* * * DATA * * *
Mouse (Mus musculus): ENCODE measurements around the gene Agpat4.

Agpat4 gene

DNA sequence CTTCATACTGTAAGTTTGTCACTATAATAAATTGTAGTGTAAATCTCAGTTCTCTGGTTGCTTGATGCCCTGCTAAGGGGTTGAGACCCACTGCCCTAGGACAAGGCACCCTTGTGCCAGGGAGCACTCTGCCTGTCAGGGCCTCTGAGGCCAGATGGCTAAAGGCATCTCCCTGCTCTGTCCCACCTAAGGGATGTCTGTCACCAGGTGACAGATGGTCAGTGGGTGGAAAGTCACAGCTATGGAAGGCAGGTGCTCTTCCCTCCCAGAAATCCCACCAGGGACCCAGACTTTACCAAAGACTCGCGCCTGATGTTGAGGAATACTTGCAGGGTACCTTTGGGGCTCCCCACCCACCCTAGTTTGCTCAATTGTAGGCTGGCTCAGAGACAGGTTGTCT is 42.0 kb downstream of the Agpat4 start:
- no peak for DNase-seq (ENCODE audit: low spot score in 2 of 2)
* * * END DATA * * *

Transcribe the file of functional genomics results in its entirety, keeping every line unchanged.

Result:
Mouse (Mus musculus): ENCODE measurements around the gene Agpat4.

Agpat4 gene

DNA sequence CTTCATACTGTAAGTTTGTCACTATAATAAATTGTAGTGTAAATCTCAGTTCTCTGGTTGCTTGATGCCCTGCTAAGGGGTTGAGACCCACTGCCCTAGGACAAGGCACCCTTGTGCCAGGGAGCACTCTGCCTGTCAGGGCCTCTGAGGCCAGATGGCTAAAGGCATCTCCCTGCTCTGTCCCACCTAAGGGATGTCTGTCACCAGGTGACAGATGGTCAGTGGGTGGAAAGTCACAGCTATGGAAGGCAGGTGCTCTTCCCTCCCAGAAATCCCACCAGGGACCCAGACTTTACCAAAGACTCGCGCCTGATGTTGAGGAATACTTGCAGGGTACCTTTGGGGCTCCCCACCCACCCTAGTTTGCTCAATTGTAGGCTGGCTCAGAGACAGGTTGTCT is 42.0 kb downstream of the Agpat4 start:
- no peak for DNase-seq (ENCODE audit: low spot score in 2 of 2)